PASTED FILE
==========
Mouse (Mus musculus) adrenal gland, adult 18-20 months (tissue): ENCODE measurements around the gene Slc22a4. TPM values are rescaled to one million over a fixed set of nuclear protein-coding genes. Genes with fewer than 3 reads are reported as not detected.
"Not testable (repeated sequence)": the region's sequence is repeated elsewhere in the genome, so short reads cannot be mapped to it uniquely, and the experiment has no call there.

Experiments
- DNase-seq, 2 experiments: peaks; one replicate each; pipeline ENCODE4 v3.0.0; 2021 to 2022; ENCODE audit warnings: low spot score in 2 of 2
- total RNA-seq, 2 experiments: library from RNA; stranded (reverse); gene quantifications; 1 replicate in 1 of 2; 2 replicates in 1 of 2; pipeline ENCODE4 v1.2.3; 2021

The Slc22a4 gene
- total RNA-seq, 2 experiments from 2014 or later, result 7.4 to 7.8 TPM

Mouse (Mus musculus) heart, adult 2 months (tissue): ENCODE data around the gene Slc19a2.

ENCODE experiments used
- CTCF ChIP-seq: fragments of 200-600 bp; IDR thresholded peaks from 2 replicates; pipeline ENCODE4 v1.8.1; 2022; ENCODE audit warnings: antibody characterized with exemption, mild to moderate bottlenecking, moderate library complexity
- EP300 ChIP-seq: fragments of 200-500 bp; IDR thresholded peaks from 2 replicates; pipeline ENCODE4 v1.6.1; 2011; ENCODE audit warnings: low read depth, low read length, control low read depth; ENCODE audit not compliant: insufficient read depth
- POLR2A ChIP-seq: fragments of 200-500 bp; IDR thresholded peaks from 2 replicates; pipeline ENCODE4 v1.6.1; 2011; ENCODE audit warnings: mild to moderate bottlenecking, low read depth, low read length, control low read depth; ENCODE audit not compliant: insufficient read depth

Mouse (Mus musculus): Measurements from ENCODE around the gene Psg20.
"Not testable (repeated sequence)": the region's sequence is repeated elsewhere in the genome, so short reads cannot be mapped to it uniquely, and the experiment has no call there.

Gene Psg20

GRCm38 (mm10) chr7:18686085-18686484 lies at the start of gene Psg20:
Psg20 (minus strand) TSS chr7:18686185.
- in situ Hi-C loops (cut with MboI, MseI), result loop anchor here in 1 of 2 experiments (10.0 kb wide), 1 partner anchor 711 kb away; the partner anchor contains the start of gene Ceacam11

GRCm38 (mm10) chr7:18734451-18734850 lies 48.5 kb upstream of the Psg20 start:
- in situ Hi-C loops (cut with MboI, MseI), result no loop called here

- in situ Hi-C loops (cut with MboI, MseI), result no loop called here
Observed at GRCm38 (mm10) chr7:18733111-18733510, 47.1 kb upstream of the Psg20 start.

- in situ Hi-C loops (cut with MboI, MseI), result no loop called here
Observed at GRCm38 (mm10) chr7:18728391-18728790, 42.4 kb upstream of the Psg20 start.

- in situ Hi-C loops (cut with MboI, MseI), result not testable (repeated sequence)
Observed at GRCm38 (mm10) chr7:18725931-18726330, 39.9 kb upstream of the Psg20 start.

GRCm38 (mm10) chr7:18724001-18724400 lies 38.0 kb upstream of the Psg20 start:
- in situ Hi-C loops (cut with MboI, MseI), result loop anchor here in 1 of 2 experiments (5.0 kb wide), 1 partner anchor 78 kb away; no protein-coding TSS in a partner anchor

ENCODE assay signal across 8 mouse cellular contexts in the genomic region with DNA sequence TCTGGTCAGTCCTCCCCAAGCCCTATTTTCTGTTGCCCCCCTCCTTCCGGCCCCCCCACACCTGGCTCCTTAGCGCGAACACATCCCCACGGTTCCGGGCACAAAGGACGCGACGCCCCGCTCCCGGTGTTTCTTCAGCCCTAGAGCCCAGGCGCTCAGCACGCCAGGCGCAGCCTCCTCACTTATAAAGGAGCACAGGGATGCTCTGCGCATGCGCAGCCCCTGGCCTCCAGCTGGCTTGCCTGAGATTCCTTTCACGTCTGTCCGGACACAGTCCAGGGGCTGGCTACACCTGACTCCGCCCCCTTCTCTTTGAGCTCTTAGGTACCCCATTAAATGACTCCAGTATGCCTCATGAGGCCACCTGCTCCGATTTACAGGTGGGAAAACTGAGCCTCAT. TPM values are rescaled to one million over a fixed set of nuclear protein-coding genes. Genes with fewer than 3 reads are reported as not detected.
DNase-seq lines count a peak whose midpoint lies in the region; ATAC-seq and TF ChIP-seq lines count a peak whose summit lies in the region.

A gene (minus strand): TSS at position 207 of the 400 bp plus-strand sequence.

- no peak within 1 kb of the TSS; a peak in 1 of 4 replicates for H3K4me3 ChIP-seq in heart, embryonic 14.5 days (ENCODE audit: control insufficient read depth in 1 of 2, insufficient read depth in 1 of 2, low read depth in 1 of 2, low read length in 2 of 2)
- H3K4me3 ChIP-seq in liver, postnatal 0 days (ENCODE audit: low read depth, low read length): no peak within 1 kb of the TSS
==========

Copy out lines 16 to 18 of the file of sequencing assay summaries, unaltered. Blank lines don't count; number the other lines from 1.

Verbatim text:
GRCm38 (mm10) chr7:18686085-18686484 lies at the start of gene Psg20:
Psg20 (minus strand) TSS chr7:18686185.
- in situ Hi-C loops (cut with MboI, MseI), result loop anchor here in 1 of 2 experiments (10.0 kb wide), 1 partner anchor 711 kb away; the partner anchor contains the start of gene Ceacam11